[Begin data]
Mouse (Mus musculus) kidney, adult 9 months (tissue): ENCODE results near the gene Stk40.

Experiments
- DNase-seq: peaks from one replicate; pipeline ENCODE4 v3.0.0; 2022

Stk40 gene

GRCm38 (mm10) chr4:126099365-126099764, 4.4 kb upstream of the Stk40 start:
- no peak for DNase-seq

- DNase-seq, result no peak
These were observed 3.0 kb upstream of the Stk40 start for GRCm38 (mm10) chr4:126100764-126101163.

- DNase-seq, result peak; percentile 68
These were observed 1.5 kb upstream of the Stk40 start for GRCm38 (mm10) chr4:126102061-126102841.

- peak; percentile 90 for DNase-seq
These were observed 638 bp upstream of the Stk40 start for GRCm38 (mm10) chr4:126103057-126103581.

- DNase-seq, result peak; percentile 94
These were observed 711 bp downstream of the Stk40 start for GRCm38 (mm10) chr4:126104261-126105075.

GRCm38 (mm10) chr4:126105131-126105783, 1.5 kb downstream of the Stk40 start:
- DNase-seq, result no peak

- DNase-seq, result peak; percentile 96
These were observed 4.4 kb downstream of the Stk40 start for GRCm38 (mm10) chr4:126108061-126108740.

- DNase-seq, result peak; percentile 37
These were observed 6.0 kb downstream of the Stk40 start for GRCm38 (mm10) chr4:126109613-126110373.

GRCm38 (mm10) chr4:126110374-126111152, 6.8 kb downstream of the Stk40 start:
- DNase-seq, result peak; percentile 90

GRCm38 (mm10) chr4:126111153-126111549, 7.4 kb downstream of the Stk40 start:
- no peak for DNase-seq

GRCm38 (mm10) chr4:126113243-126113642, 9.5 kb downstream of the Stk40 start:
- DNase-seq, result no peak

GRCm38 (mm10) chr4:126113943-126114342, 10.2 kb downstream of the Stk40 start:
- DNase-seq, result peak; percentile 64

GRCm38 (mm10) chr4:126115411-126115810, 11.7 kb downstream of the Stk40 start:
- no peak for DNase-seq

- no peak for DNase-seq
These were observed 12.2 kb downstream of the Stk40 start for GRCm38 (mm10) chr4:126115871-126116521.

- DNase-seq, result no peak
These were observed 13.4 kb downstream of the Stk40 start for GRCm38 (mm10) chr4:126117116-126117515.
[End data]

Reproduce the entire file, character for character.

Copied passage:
Mouse (Mus musculus) kidney, adult 9 months (tissue): ENCODE results near the gene Stk40.

Experiments
- DNase-seq: peaks from one replicate; pipeline ENCODE4 v3.0.0; 2022

Stk40 gene

GRCm38 (mm10) chr4:126099365-126099764, 4.4 kb upstream of the Stk40 start:
- no peak for DNase-seq

- DNase-seq, result no peak
These were observed 3.0 kb upstream of the Stk40 start for GRCm38 (mm10) chr4:126100764-126101163.

- DNase-seq, result peak; percentile 68
These were observed 1.5 kb upstream of the Stk40 start for GRCm38 (mm10) chr4:126102061-126102841.

- peak; percentile 90 for DNase-seq
These were observed 638 bp upstream of the Stk40 start for GRCm38 (mm10) chr4:126103057-126103581.

- DNase-seq, result peak; percentile 94
These were observed 711 bp downstream of the Stk40 start for GRCm38 (mm10) chr4:126104261-126105075.

GRCm38 (mm10) chr4:126105131-126105783, 1.5 kb downstream of the Stk40 start:
- DNase-seq, result no peak

- DNase-seq, result peak; percentile 96
These were observed 4.4 kb downstream of the Stk40 start for GRCm38 (mm10) chr4:126108061-126108740.

- DNase-seq, result peak; percentile 37
These were observed 6.0 kb downstream of the Stk40 start for GRCm38 (mm10) chr4:126109613-126110373.

GRCm38 (mm10) chr4:126110374-126111152, 6.8 kb downstream of the Stk40 start:
- DNase-seq, result peak; percentile 90

GRCm38 (mm10) chr4:126111153-126111549, 7.4 kb downstream of the Stk40 start:
- no peak for DNase-seq

GRCm38 (mm10) chr4:126113243-126113642, 9.5 kb downstream of the Stk40 start:
- DNase-seq, result no peak

GRCm38 (mm10) chr4:126113943-126114342, 10.2 kb downstream of the Stk40 start:
- DNase-seq, result peak; percentile 64

GRCm38 (mm10) chr4:126115411-126115810, 11.7 kb downstream of the Stk40 start:
- no peak for DNase-seq

- no peak for DNase-seq
These were observed 12.2 kb downstream of the Stk40 start for GRCm38 (mm10) chr4:126115871-126116521.

- DNase-seq, result no peak
These were observed 13.4 kb downstream of the Stk40 start for GRCm38 (mm10) chr4:126117116-126117515.